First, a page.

Just One Meeting In, SGA Violates Bylaws, Finance Code

In its first attempt at a legislative session, the 52nd legislature of the Student Government Association (SGA) rashly violated its Finance Code by considering changes to the distribution of the Student Activities Fee (SAF) without first notifying the student body.

Bill 52sl2 would not only change SAF distribution, but it would also “suspend” parts of the Finance Code “for the sole purposes of passing the legislation.” But the Finance Code exists for a reason: to protect students’ interests and check potential abuses of power by the student government. The Finance Code should not be suspended or changed without properly notifying, and gaining the approval of, the student body.

The bill was introduced in wake of SGA President Dwight Ma’s (17Ox, 19C) veto of the budget passed by the 51st legislature, an action that also violates the Finance Code. The Code states in Part II Section 6 that the previous legislature approves the budget for the next legislature. If Ma wanted to challenge the budget, he should have done so when the 51st legislature approved it on April 3.

SGA demonstrated astounding ignorance of procedural rules in allowing Bill 52sl2 to be placed on the agenda and to be read despite the objections of former SGA President Gurbani Singh (18B) and former Speaker of the Legislature and Senior Representative William Palmer (18C), who were both present at the meeting.

Despite failing to meet quorum for an official legislative session, newly elected student government leaders heard Bill 52sl2, which would redirect SAF money from Goizueta students that is currently allocated to College Council (CC) from 14 to 4 percent, instead allocating that 10 percent to BBA Council. Per Part II, Rule 6 of its bylaws, a quorum, “shall be maintained throughout the whole of all legislative meetings. In the absence of quorum, the Legislature has the power only to order a call of the House, to recess, or to adjourn.”

Further, the SGA Finance Code Part VII states that “All bills that amend the SGA Finance Code must be advertised to the university-wide student body before being heard by the Student Legislature on the daily calendar.” Thus far, SGA has made no effort to publicize the bill. We condemn this alarming first action taken by our new student government leaders, all of whom championed increased transparency of student government during their campaigns yet tried to set this bill in motion without first consulting the University student body.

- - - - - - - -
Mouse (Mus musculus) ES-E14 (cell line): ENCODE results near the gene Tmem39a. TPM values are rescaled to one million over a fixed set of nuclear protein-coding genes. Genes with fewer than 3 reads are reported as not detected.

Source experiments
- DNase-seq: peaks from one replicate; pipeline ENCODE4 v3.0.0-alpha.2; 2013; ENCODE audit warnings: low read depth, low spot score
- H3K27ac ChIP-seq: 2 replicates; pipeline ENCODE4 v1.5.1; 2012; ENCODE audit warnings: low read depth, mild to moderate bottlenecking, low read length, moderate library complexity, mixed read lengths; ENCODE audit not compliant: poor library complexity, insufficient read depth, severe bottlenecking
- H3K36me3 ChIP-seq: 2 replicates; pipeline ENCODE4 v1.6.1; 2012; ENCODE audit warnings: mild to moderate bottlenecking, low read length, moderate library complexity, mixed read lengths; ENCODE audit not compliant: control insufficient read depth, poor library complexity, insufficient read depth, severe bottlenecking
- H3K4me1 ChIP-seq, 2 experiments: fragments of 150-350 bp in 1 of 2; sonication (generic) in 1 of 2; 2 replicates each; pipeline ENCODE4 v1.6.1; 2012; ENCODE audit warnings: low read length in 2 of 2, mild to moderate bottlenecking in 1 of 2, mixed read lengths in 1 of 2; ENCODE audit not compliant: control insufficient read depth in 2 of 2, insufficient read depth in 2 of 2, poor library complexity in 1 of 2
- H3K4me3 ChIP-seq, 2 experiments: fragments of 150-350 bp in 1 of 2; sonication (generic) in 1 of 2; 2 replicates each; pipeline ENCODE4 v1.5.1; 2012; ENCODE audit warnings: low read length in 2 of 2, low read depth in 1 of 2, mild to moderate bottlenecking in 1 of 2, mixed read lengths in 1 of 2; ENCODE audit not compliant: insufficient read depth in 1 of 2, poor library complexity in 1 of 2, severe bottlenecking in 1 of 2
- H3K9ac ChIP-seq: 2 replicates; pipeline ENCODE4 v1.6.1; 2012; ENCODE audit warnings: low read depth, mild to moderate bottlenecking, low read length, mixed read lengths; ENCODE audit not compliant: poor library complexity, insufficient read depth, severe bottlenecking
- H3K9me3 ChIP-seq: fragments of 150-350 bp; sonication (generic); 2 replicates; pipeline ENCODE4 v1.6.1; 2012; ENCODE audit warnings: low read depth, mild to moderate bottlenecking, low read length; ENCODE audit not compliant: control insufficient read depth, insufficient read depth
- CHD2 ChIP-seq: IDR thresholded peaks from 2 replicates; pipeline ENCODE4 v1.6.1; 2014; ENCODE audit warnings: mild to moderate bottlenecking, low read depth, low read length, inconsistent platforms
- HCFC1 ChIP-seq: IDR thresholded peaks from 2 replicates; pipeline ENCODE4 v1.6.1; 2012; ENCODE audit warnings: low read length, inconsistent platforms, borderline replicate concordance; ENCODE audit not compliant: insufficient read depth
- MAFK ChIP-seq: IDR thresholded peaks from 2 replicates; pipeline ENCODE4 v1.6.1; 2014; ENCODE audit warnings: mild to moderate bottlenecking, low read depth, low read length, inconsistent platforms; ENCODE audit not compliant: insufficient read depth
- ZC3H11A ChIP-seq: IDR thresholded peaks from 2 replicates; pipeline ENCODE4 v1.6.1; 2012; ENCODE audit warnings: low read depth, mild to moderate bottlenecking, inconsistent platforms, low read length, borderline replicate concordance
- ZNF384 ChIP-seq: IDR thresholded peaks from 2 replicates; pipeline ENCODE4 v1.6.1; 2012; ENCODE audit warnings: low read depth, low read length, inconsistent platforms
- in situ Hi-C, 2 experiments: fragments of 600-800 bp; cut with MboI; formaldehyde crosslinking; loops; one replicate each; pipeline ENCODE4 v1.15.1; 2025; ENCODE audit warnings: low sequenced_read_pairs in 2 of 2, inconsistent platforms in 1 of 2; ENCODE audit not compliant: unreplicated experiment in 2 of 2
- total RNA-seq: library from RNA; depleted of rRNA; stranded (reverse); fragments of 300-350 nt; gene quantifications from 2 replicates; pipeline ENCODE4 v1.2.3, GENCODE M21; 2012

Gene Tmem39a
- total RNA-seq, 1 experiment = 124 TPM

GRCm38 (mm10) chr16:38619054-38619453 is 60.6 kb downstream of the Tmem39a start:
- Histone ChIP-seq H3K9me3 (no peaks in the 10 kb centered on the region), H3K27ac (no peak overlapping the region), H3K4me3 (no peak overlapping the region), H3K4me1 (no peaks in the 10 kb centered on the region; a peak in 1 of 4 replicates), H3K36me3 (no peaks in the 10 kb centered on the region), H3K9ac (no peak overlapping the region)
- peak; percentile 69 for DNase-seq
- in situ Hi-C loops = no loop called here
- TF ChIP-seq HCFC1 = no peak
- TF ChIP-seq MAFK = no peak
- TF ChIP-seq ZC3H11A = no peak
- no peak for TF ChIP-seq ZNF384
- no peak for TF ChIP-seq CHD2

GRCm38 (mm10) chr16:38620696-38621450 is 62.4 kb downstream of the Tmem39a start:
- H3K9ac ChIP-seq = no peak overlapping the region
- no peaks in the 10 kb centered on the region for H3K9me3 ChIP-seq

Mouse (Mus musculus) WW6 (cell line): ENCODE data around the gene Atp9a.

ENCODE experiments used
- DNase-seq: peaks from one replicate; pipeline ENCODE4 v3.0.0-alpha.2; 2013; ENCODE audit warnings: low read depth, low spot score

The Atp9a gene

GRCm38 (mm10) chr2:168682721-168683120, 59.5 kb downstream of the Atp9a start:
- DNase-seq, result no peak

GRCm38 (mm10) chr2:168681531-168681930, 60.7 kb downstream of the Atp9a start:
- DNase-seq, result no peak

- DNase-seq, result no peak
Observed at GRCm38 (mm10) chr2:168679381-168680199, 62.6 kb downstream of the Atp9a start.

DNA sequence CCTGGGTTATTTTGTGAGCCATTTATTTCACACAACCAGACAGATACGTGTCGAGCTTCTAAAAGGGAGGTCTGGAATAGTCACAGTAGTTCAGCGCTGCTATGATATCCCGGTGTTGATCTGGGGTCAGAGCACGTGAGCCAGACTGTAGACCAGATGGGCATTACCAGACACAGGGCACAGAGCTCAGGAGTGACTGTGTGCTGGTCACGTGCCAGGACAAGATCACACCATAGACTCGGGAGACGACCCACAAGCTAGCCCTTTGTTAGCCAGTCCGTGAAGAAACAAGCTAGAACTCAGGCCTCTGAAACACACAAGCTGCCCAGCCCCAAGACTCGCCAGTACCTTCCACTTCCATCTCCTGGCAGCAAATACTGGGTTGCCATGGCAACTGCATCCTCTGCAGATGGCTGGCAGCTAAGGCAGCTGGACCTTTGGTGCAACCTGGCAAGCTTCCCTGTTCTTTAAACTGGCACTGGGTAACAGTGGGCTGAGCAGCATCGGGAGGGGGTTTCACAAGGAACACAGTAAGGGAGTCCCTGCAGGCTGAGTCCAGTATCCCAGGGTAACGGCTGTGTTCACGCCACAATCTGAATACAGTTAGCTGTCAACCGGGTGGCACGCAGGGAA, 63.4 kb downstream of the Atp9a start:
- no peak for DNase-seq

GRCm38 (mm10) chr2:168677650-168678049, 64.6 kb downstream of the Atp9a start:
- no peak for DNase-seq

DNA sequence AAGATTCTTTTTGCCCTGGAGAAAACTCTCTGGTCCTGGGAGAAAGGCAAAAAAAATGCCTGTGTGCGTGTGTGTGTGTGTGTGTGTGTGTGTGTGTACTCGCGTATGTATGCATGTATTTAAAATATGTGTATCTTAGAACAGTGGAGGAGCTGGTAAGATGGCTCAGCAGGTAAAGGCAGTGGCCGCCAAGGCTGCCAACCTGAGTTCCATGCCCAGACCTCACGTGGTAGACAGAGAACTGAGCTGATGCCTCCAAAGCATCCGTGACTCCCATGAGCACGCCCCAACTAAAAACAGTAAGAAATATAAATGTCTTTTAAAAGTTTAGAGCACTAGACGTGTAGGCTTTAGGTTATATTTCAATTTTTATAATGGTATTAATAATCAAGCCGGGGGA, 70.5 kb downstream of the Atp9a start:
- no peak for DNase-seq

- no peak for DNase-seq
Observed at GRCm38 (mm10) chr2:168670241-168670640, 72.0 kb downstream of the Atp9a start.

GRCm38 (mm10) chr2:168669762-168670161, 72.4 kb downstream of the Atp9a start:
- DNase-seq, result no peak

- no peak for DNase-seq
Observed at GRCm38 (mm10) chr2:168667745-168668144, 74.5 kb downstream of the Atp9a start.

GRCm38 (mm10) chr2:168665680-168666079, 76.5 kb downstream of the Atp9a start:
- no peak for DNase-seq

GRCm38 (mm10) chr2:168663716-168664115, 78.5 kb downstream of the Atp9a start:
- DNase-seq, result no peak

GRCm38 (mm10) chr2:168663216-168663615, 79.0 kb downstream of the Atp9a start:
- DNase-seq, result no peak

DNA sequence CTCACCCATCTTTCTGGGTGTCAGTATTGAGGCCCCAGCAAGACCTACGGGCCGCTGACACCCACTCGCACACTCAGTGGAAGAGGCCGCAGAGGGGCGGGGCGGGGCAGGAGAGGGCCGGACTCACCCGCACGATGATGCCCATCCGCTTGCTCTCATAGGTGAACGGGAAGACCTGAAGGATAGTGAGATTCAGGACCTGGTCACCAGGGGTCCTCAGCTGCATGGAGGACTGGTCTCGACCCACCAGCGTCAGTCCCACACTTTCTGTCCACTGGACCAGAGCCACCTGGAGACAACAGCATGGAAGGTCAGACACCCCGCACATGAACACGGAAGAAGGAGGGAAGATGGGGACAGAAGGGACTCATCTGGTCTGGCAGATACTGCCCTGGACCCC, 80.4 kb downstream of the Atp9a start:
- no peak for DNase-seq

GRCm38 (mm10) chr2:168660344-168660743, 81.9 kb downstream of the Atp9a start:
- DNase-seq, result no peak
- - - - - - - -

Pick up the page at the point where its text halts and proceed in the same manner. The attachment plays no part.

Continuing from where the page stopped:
Instead of holding a pseudo-meeting without quorum, SGA should have cancelled its session and publicized the bill.

Constitutional breaches aside, SGA should be wary of passing Bill 52sl2 prematurely. A large justification for BBA Council President Jay Krishnaswamy’s (16Ox, 19B) bill is an audit on Goizueta Business School clubs carried out last year by the previous BBA Council. According to that audit, some Business School clubs which host a large number of members who are students enrolled in the College of Arts and Sciences do not receive enough funding from CC to reflect their membership, and instead are funded primarily by BBA Council funds. SGA should consider conducting its own independent review of club participation and exercise caution before passing any changes to SAF distribution.

Singh and Palmer urged legislators at the meeting to follow the processes codified in both the SGA constitution and Finance Code, to no avail. The fact that previous student government representatives found violations of SGA’s constitution in the first meeting of their new legislature shows a wanton ignorance of SGA’s procedures by the new student leaders.

Just as distressing is the fact that SGA is currently operating without an attorney general. Moving forward, the legislature must appoint an attorney general who is knowledgeable of SGA’s governing documents and is willing and able to check the kinds of oversights and abuses of power that have become commonplace in SGA in recent years.

The above Editorial represents the consensus opinion of the Wheel’s editorial board.

The editorial board is composed of Nora Elmubarak, Andrew Kliewer, Madeline Lutwyche, Boris Niyonzima, Shreya Pabbaraju and Isaiah Sirois.